Canadian Bankers Association

Canadian Bankers Association

September 26, 2007 08:15 ET

Regulatory Efficiency and Tax Competitiveness Vital to Canadian Businesses and Canada's Prosperity

TORONTO, ONTARIO--(Marketwire - Sept. 26, 2007) –

Attention Business Editors:

A competitive tax and efficient regulatory environment are key to helping businesses from Bay Street to Main Street compete in today's global economy and to ensure the long-term prosperity of Canadians. That is the message that Nancy Hughes Anthony, president and chief executive officer of the Canadian Bankers Association (CBA), delivered this morning in a speech to the Economic Club of Toronto.

In her speech, entitled "The Intersection of Main and Bay: Driving Canada's Competitive Advantage", Ms. Hughes Anthony said that Canadian businesses would be better equipped to compete with increased regulatory efficiency. She highlighted securities regulation as a prime example, noting that a move to a common regulator would benefit businesses both large and small. She pointed to CBA research that found this move would lower the cost of capital for small- and medium-sized firms, reduce their fees and improve their access to investors throughout the country. In fact, the time may be approaching for the federal government to take further action to bring about needed reform.

"It is quite unfortunate that some provinces are not willing to give up their local fiefdoms for the benefit of Canadian entrepreneurs and for the economy of Canada as a whole," Ms. Hughes Anthony said. "Minister Flaherty has shown leadership on this issue - he has endeavoured to work with the provinces on common solutions and he has agreed to form an expert panel to advise on possible approaches. All good steps, but the time may be coming when more concerted action is necessary, and we would fully support him if he took the steps necessary to put in place a single securities regulator."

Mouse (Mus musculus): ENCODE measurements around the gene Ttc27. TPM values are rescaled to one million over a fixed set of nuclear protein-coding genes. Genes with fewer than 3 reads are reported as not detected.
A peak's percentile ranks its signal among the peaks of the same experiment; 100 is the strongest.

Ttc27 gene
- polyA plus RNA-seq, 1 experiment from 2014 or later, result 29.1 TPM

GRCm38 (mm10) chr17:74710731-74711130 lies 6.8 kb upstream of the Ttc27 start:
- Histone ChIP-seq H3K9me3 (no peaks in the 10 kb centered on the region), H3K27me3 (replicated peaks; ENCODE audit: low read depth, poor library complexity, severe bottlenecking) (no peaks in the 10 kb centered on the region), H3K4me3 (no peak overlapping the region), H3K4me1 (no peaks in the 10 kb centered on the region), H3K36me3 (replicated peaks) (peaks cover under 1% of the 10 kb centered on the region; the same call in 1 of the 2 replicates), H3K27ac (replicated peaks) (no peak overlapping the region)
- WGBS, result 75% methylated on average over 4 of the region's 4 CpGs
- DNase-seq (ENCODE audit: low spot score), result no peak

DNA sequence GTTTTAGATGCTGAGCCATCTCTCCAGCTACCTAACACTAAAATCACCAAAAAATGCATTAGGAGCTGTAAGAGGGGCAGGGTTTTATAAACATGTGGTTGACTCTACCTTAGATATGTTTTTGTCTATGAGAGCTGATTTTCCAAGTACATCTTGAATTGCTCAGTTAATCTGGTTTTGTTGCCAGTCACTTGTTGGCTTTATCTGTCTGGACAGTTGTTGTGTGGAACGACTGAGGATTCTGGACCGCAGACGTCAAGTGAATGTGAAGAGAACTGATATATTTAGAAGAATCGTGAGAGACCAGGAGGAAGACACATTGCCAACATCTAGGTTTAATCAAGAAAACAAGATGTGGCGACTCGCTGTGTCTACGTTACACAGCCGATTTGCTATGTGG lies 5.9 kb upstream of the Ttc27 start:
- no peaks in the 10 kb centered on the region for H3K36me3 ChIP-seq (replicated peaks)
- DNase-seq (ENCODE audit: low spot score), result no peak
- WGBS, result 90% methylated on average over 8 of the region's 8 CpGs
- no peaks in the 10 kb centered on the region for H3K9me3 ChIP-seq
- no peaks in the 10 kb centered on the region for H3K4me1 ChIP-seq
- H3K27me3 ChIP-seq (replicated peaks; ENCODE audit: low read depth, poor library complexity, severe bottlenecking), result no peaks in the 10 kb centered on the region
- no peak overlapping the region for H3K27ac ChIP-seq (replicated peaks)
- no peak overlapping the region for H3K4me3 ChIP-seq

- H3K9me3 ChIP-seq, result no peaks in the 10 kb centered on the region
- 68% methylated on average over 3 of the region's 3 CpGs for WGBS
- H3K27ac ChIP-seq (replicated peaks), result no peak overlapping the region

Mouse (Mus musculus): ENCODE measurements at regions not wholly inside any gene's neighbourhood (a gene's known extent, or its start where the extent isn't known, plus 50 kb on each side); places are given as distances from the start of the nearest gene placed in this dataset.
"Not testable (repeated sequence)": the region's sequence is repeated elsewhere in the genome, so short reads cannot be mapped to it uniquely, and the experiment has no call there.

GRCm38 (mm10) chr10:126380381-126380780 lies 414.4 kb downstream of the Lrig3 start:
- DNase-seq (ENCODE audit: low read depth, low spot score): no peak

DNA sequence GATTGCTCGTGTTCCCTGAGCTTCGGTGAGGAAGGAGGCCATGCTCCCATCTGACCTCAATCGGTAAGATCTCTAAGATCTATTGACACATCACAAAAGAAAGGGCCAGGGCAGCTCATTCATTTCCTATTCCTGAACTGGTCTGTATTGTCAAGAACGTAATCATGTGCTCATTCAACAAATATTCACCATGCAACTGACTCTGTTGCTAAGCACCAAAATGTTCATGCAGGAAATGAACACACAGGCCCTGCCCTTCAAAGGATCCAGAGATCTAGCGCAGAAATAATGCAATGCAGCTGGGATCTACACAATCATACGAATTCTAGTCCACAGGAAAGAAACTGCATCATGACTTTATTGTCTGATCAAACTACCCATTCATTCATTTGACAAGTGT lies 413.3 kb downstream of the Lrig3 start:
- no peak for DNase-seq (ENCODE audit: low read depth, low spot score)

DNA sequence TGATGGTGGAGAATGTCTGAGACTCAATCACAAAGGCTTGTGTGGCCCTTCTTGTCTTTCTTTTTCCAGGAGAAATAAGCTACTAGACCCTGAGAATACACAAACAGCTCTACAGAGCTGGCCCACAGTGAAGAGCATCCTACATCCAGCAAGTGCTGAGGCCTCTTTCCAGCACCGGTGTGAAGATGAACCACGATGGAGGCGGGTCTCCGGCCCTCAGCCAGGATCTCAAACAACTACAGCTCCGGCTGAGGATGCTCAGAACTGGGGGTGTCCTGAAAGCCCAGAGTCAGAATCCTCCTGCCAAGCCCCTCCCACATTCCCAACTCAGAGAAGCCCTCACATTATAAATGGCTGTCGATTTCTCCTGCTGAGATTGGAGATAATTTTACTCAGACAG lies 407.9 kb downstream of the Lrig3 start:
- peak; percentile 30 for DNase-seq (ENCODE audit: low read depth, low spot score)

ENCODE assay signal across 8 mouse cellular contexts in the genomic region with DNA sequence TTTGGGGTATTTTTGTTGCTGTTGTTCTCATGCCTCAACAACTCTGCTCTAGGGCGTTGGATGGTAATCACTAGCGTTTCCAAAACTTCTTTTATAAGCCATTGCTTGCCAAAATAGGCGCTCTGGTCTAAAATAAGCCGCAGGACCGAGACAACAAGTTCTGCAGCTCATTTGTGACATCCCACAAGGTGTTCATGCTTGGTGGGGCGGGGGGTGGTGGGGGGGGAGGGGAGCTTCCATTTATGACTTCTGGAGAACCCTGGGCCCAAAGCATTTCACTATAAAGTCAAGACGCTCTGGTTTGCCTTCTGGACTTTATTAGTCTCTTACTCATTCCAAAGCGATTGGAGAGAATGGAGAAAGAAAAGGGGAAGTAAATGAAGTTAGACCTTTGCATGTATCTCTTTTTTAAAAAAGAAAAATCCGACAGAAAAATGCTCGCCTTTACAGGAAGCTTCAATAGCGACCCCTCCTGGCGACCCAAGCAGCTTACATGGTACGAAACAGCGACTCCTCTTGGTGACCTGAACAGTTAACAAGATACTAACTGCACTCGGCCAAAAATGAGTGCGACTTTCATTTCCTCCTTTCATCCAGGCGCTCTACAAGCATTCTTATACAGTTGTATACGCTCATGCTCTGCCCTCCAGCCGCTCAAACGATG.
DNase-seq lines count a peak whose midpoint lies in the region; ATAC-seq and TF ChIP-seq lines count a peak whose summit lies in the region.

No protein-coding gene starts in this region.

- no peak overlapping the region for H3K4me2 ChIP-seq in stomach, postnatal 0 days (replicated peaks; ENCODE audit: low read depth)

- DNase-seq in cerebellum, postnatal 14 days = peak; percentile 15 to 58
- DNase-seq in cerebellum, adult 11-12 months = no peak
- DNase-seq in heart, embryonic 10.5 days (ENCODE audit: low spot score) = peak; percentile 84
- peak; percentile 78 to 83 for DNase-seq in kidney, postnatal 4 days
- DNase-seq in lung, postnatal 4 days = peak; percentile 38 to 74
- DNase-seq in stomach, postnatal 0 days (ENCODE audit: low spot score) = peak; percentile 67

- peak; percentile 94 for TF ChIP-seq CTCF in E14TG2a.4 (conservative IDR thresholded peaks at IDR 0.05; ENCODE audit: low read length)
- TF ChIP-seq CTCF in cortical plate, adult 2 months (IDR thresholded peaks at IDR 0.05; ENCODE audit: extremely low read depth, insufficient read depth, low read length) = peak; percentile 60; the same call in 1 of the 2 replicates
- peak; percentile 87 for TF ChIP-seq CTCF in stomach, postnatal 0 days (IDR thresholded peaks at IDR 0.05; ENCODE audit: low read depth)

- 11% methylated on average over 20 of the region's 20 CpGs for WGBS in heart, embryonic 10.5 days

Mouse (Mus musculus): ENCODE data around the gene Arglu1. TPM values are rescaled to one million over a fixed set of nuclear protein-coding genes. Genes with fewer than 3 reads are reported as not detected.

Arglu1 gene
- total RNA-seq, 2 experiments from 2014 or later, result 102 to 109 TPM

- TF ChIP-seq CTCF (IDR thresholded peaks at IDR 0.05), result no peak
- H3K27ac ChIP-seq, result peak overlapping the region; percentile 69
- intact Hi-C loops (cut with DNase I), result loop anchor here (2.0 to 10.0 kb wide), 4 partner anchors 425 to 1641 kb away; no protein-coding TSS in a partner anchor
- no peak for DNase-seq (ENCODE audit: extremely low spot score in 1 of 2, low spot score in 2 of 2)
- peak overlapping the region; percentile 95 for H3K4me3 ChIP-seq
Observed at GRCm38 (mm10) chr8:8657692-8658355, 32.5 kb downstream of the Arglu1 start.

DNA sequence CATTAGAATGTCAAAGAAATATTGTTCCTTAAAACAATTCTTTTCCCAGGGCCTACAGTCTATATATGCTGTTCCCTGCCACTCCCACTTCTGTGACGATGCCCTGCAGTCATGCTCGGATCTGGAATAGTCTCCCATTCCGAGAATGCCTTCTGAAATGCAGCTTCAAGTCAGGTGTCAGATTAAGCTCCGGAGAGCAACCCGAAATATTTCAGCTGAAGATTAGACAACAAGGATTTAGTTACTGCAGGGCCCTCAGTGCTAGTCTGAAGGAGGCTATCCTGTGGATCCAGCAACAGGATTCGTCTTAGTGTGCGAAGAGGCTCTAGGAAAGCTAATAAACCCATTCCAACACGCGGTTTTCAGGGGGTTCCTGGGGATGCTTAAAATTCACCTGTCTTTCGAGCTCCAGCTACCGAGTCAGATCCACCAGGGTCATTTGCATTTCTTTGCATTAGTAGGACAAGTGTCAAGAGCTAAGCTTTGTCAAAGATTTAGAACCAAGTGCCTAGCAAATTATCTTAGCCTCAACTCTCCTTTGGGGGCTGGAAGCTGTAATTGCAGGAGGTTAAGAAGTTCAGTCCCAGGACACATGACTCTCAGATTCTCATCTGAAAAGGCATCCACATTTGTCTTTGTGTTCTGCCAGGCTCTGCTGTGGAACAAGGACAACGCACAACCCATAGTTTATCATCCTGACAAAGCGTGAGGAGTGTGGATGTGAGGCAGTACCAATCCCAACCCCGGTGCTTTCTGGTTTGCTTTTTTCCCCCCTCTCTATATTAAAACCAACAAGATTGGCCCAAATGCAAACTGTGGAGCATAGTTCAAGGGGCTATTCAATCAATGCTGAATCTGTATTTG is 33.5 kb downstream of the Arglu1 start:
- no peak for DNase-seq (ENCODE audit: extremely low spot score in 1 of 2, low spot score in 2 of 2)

In addition, changing Canada's corporate tax policy is the single most effective step Canada can take to heighten its competitive advantage since a country's tax regime can be a key factor in encouraging investment.

Canada ranks 16th in the World Economic Forum's global competitiveness index, behind the largest of the G-7 countries and also rates poorly in terms of tax rates and regulations. Moreover, the C.D. Howe Institute's 2007 Tax Competitiveness Report noted that Canada has the 11th highest effective tax rate on capital among 80 industrialized and leading developing countries.

"We all know that global competition reaches into every community in Canada. This means that if we as a country are to give our businesses a competitive tax edge, then all levels of government in Canada need to participate and contribute to achieving this goal," said Ms. Hughes Anthony.

The CBA is recommending that the scheduled reductions in the federal corporate income tax rate should be accelerated and then reduced even further to 16.5 per cent by 2012. Relief in personal income tax, particularly in the lowest income tax bracket, will also help attract and retain a viable labour force and encourage a strong work ethic through economic rewards.

Ms. Hughes Anthony said there are several upcoming opportunities for the federal government to increase Canada's competitiveness, including the Speech from the Throne, the economic and fiscal update, and the panels reviewing tax fairness, a common securities regulator and competitiveness.

She outlined the benefits for Canada to become one of the world's most competitive jurisdictions: "It means creating quality jobs, attracting investment and talent, encouraging innovation, and building a strong tax base than can support the social programs we hold dear. It means opportunity for all. Canada's advantage is not simply an advantage for business, but for all Canadians."

The Canadian Bankers Association works on behalf of 54 domestic chartered banks, foreign bank subsidiaries and foreign bank branches operating in Canada and their 249,000 employees to advocate for efficient and effective public policies governing banks and to promote an understanding of the banking industry and its importance to Canadians and the Canadian economy.

The full text of Ms. Hughes Anthony's remarks is available at

Contact Information

  • Canadian Bankers Association
    Melanie Minos
    (416) 362-6093, ext. 220, Cell: (416) 587-7733